Two weeks before the verdict had come down. Both ships had come in over a forty-eight hour period and they had paid the bribes and Randy had taken up his position on both lists. There had been things that could have gone wrong, but they had not and there had been backup plans they had not needed. They had been under way a few weeks now. Randy had not made himself known, but Kenneth had no doubt that he would do his job. In order to collect the balance of his credits he would need the one remaining account number Kenneth had memorized. If he didn’t follow through he wouldn’t get the credits.
Kenneth slowed his pacing at the glass port, looked out at the bubble, smiled and then went back to pacing. The rest of the plan was simple. Randy would get him free after releasing gas into the air system that would knock out the entire crew, security and ship crew. He didn’t know when it would come, probably later at night. He would know it was coming because he would receive a set of small nasal filters with his meal. It meant inserting those filters into his nose, keeping his mouth closed as he breathed and waiting out the gas.
The meals had come every day for the last several days with nothing. This morning he had decided this meal too would be empty. Some sort of ready to eat: He had prepared the bowl; torn open the seasoning packet and had just been about to sprinkle it over the bowl when he had caught a glint of light on stainless carbon. He had gone through the motions of sprinkling the package over the bowl and then setting it aside. A few moments later he had turned away from the camera after finishing his meal and inserted the nose filters carefully yet quickly. He had pushed the remains of his dinner into the disposal chute, sat down on the edge of his bunk and waited.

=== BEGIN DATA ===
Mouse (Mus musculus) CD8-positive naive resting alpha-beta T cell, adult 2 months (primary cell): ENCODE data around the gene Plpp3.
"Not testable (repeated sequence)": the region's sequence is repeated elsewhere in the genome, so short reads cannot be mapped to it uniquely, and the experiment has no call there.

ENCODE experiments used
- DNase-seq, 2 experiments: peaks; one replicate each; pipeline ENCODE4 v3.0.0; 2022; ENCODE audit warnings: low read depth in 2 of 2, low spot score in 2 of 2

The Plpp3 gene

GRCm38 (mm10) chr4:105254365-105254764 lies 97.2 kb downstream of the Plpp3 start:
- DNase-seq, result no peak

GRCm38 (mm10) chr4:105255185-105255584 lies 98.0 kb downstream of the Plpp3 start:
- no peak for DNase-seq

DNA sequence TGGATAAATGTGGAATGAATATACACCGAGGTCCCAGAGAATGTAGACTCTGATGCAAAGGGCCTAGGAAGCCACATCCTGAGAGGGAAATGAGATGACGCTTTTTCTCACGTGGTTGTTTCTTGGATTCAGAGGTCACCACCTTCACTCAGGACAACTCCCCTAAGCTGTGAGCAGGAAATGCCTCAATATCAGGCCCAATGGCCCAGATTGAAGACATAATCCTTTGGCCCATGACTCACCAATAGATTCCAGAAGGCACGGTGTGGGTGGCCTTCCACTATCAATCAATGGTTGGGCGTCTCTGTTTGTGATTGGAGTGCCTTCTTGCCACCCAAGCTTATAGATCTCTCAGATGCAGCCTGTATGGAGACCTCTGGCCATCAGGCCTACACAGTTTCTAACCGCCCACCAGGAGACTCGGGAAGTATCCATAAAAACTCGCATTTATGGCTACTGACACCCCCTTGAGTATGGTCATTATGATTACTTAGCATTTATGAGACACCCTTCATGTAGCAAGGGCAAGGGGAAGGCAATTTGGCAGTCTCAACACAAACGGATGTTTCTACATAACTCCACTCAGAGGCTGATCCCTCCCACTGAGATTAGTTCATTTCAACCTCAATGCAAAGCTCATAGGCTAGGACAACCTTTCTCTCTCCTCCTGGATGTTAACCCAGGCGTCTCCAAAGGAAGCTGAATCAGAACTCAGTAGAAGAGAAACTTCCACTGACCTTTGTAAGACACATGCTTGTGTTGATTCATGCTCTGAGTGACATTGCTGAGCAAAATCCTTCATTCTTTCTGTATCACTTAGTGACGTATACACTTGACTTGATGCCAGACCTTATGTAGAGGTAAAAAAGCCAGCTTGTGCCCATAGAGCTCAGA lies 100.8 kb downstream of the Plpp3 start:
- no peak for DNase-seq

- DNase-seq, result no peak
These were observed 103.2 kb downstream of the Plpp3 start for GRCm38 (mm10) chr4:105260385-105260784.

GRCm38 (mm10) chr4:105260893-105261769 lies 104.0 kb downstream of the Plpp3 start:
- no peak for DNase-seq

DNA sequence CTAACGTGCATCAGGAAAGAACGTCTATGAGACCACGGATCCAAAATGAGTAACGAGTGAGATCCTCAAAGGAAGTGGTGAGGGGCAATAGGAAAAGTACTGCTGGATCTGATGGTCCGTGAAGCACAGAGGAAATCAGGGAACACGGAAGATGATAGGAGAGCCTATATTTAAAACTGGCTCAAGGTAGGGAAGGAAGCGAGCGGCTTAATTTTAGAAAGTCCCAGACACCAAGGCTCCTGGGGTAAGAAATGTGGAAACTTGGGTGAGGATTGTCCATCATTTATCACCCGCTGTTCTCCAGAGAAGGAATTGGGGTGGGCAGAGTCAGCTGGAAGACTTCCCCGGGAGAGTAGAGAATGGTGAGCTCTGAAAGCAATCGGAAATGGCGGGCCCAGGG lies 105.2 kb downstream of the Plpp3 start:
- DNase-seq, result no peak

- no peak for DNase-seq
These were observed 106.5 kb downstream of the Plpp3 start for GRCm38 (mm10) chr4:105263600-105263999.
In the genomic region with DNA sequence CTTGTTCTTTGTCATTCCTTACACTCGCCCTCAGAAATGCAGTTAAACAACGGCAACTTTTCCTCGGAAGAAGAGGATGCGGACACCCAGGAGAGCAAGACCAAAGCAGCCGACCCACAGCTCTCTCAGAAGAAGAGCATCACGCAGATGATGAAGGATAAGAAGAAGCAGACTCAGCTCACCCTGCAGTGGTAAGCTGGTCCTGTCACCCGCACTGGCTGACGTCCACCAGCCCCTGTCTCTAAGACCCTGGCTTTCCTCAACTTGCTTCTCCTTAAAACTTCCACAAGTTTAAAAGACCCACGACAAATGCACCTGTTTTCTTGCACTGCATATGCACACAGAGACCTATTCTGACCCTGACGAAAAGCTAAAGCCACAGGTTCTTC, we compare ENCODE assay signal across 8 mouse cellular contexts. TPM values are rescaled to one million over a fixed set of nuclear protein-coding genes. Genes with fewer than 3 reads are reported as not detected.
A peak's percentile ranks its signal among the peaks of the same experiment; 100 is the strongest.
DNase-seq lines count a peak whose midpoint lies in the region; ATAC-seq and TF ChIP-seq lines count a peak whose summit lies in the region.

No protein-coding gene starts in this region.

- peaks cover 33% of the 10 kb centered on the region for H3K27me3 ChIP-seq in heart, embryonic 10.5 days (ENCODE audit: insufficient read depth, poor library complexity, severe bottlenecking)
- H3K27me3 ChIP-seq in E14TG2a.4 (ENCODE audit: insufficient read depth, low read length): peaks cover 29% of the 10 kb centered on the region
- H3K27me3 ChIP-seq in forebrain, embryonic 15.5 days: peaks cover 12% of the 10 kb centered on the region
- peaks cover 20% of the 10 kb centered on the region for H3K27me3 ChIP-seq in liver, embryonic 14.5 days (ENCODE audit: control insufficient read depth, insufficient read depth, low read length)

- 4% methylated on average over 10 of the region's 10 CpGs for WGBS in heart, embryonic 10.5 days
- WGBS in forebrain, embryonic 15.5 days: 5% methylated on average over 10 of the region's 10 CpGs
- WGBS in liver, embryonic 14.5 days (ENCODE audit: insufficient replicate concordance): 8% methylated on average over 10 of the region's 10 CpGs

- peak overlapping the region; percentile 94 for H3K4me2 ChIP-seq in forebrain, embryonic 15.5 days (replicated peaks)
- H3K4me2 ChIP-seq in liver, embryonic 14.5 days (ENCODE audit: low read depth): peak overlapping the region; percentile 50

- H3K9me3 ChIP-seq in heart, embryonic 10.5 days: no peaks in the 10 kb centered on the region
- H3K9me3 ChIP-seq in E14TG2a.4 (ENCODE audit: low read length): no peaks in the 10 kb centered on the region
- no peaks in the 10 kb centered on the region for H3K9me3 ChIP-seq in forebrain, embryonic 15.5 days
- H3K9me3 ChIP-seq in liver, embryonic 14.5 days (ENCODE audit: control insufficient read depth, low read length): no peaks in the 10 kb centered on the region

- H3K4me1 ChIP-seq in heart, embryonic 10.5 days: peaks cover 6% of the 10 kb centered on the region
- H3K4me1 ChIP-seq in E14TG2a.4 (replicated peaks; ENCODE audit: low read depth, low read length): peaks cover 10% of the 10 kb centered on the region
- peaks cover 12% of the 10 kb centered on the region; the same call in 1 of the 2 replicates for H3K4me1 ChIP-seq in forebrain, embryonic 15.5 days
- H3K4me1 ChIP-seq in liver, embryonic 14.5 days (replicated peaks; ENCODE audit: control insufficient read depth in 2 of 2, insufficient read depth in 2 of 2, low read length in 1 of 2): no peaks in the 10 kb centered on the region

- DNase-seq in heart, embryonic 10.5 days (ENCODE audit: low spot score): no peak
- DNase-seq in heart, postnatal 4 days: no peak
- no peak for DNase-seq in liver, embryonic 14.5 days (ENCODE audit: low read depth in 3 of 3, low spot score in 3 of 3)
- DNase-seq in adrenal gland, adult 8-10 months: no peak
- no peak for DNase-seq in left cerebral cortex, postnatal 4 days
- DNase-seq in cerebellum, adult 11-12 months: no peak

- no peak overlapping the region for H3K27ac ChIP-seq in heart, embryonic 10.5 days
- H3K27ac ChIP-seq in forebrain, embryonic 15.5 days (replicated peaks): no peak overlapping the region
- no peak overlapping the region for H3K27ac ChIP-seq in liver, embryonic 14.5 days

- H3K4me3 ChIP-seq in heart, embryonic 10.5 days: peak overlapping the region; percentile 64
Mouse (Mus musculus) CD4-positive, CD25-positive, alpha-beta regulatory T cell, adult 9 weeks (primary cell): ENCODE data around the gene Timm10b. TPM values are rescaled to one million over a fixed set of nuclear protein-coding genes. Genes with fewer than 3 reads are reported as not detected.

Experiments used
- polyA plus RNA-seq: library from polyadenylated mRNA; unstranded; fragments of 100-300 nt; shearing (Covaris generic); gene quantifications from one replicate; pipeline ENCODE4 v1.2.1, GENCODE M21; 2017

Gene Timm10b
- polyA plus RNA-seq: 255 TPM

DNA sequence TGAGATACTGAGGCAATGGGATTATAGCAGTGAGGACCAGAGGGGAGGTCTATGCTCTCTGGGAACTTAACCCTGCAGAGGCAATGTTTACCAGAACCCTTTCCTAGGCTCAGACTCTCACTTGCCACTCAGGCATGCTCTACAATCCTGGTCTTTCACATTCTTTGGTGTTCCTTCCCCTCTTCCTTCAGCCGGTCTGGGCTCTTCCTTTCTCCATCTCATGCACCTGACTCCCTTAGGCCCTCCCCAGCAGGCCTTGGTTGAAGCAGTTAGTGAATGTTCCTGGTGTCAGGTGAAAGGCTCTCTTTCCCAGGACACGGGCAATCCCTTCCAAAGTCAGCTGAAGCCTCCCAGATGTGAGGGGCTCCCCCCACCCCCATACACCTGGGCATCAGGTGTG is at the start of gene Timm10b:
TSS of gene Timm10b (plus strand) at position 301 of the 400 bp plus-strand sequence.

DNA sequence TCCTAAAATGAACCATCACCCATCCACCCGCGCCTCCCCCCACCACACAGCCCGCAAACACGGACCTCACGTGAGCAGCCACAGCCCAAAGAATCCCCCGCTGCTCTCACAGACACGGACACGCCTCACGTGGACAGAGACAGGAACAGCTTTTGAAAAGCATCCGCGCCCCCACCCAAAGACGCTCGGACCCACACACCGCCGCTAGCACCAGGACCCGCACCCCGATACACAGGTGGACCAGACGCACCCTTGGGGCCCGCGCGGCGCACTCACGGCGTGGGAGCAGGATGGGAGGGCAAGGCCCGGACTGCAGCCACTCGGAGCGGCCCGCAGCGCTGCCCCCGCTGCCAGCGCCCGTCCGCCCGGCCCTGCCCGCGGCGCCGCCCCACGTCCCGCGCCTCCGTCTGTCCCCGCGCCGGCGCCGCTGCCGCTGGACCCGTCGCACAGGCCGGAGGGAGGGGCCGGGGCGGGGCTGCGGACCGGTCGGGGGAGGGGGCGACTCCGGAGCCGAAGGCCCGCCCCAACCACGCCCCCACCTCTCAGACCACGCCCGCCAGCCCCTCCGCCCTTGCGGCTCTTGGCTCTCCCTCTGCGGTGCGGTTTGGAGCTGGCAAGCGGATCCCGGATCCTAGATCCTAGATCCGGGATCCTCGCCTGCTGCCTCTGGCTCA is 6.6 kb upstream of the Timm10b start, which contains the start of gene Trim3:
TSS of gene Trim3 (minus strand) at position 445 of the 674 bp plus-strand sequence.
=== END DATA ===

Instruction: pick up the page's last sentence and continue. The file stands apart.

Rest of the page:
Petra lay back on her rack, drifting in and out of a light doze. Music played through her headphones. The routine onboard Star Dancer was hard to get used to. Hard to get used to because of all the things you had to do to keep yourself busy. After life in the military and then thirteen months out of field working in a dry-dock facility she was not used to downtime.
On a military transport there were crew shifts. You were in rotation from the day you were added to the squad and you did not leave rotation until you were transferred from the ship to some other service quadrant. In the dry-dock facility she had worked 12 hour shifts six days a week banking credits. The one day she had off was every bit as hectic as her weekday workload. Thirteen months had gone by quickly.
Here days went by at the slowest pace she had ever experienced. Mike, who had dealt with the lifestyle for years had found ways to fill that time. She had taken a few tips from him; she would like to take more. She was concerned about seeming as though she were capitalizing all of his time, but the truth was that she actually liked spending time with him and learning from him.
She felt the light air movement from the blowers as it crossed her face, still thinking about Mike, wondering what exactly her true feelings were. Her thoughts seemed to be expanding, flowing around and around as she tried to think through them. Tired, she thought. It was the first shift, so morning and she was already tired from boredom. The thought made her laugh aloud, her own voice seemed strange to her, alien, muffled.